What to Do When You Don’t Agree With the CRA
It is not uncommon for most people to just receive their notice of assessment after filing their taxes and just accepting them as being totally accurate. The figures may be different than what you submitted concerning the tax return, but you just assume that the tax people are right and you are wrong.
Any government body can make a mistake and the CRA is not exempt from this. This is why they have recourses in place when you do not agree with their findings. The other thing is tax law is a matter of interpretation, and sometimes with complex tax matters it means that the applicable laws have to be scrutinized and ruled upon.
In general with the average tax return and changes in the assessment it often comes down to the tax preparer making an error. It could be a math error, or not understanding the tax form properly.
It really is important to compare your assessment with your actual tax return to see where any discrepancies are. If you feel that the assessment is not right then you can file a notice of objection.
If you are using the online services with CRA you can log into your account and go to the option for registering a formal dispute. If it is business related go to your business account that you have registered with the CRA and select the registering a formal dispute, notice of objection.
If you are not using online services you can write directly to the Chief of Appeals explaining your dispute or you can fill out Form T400A, Objection. Be absolutely sure to explain in detail what you are objecting to, and provide copies of any supporting documentation related to this.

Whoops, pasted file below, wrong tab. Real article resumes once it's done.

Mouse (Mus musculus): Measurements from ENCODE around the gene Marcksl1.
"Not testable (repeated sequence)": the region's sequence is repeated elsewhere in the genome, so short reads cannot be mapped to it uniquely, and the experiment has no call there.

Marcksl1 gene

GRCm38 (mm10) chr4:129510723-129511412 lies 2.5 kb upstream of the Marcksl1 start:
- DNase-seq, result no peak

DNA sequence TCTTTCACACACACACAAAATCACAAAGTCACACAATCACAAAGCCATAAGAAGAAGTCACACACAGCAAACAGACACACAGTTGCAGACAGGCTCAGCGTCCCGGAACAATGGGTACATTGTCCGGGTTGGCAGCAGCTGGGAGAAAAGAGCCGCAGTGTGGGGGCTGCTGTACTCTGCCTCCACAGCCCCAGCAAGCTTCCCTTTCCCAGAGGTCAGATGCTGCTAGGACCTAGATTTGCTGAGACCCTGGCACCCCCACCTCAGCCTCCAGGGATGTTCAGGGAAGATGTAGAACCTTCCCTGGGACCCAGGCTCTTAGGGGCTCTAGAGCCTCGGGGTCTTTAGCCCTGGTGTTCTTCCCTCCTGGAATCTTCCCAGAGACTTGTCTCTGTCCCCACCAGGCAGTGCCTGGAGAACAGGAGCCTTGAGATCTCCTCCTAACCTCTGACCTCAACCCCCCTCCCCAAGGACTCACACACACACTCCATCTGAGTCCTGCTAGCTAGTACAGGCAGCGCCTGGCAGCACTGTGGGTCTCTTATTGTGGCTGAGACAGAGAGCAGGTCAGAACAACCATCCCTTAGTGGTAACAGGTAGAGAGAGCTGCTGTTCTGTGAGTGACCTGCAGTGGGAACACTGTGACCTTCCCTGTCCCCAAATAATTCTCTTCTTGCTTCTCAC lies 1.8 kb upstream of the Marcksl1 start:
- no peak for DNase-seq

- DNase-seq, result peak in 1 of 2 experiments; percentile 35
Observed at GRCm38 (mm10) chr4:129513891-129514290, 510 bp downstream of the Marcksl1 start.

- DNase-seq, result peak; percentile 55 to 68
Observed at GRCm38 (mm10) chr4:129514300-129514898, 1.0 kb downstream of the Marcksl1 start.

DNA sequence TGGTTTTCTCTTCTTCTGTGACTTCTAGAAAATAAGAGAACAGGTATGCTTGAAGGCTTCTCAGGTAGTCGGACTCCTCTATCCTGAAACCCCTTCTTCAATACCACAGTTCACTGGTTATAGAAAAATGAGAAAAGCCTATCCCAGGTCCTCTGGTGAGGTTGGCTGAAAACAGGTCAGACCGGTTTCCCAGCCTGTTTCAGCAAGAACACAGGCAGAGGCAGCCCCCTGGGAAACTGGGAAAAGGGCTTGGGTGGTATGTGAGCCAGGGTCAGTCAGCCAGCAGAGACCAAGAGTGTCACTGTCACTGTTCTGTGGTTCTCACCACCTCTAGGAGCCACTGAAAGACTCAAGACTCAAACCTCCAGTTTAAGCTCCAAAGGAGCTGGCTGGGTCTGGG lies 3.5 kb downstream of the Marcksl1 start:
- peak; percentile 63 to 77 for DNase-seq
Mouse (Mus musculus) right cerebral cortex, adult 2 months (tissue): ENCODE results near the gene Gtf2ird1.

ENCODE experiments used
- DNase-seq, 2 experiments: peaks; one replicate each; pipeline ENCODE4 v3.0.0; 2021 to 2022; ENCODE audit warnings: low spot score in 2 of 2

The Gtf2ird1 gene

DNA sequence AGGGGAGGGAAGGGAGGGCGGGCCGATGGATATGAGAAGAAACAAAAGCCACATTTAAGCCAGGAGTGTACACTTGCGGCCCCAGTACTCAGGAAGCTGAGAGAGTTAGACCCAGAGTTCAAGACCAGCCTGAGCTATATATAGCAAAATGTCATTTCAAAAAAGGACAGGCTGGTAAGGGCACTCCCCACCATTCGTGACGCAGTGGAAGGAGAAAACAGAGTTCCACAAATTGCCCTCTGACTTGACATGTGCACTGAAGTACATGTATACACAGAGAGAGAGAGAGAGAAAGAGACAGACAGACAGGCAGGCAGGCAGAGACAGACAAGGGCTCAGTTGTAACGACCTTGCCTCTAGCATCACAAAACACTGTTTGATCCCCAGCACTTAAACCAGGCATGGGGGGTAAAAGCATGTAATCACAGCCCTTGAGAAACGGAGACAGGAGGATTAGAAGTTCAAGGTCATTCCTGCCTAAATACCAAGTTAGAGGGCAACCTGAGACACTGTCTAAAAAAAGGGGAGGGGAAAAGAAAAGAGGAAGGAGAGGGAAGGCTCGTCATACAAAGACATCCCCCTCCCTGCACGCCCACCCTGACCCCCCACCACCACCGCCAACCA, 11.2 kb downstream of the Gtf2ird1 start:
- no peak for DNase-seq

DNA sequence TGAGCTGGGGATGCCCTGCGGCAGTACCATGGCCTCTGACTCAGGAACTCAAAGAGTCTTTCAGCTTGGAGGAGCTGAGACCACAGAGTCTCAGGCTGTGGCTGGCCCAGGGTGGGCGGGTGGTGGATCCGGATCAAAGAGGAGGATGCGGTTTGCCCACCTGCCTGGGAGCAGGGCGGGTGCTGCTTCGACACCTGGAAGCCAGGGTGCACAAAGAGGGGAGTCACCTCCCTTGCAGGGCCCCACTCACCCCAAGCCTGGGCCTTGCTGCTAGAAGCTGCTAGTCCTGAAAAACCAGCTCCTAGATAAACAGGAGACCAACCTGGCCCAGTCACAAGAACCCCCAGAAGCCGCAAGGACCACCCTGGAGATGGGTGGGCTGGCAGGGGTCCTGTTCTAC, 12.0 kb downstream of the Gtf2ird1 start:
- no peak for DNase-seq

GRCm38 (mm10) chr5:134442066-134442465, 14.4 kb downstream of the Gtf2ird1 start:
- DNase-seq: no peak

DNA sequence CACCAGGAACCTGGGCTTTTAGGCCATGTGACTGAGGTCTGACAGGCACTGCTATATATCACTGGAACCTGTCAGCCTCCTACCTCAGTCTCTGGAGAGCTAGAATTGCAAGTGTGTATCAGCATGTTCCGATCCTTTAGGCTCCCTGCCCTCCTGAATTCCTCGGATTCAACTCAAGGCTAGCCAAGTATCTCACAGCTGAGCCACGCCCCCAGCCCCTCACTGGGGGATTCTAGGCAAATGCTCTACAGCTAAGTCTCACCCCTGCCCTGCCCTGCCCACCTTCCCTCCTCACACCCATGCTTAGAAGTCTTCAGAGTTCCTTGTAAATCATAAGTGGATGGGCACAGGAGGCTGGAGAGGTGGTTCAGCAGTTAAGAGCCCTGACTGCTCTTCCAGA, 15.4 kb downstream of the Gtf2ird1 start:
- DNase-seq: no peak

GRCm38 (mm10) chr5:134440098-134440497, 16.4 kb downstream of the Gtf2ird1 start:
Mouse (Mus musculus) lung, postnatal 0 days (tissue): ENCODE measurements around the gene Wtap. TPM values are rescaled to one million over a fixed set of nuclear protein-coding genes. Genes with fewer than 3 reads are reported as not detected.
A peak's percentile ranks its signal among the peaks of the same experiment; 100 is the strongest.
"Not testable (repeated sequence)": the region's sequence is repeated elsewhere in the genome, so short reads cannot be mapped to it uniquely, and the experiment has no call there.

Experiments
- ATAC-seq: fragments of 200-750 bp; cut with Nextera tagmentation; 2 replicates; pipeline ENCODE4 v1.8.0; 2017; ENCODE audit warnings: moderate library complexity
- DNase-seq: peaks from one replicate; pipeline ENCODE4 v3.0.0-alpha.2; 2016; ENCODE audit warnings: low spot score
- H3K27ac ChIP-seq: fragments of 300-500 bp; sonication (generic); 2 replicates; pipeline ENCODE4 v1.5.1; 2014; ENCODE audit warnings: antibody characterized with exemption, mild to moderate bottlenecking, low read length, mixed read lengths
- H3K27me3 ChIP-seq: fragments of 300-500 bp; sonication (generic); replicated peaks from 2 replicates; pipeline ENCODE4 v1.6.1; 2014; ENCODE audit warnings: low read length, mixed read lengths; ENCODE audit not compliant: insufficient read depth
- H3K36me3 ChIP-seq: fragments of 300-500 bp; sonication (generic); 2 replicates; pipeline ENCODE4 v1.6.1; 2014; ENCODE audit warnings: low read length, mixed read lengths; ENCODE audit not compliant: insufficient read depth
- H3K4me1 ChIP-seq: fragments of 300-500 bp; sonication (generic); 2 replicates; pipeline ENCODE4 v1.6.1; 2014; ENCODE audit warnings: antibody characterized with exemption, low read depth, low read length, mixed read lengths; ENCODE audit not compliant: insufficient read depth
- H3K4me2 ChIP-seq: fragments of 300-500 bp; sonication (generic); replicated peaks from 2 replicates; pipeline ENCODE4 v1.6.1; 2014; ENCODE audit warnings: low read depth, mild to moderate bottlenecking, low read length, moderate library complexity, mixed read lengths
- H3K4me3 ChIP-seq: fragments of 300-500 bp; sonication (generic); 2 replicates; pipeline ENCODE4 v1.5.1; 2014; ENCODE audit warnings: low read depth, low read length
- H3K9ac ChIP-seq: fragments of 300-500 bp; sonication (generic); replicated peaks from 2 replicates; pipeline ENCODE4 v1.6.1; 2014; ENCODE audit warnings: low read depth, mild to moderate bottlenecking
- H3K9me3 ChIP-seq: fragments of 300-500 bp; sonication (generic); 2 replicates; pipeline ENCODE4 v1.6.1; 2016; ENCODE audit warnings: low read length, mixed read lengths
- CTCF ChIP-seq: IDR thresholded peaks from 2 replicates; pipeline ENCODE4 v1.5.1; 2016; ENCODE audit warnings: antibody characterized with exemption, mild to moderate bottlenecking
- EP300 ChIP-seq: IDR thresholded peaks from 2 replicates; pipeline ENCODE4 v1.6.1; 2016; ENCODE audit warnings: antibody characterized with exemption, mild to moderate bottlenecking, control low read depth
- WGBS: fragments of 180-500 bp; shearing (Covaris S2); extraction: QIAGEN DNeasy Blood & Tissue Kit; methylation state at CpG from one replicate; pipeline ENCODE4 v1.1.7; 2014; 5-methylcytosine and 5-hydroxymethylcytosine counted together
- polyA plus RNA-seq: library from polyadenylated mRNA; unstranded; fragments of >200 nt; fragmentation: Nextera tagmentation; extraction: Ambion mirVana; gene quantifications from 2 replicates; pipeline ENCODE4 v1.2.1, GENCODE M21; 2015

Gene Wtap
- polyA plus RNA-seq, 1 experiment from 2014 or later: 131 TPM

Normally you only have 90 days to do this, but there are exceptions.
If you have used accounting services, be sure to bring this matter to the attention of the professional who completed your return for you. They will either explain why the tax department is right, or help you with your objection. Even if you lose your objection you can still go a step further with an appeal.
Many people are intimidated by the CRA and feel that they should never challenge them. In the past perhaps this government body as helped to create this type of negative approach. Recently they have been working at promoting their image as being there to help the tax payer.
Taxes are set by law and you are entitled to challenge those responsible for enforcing these if you believe they are doing so in error. If you have approached your tax responsibilities in the proper manner you should not fear contact with the CRA.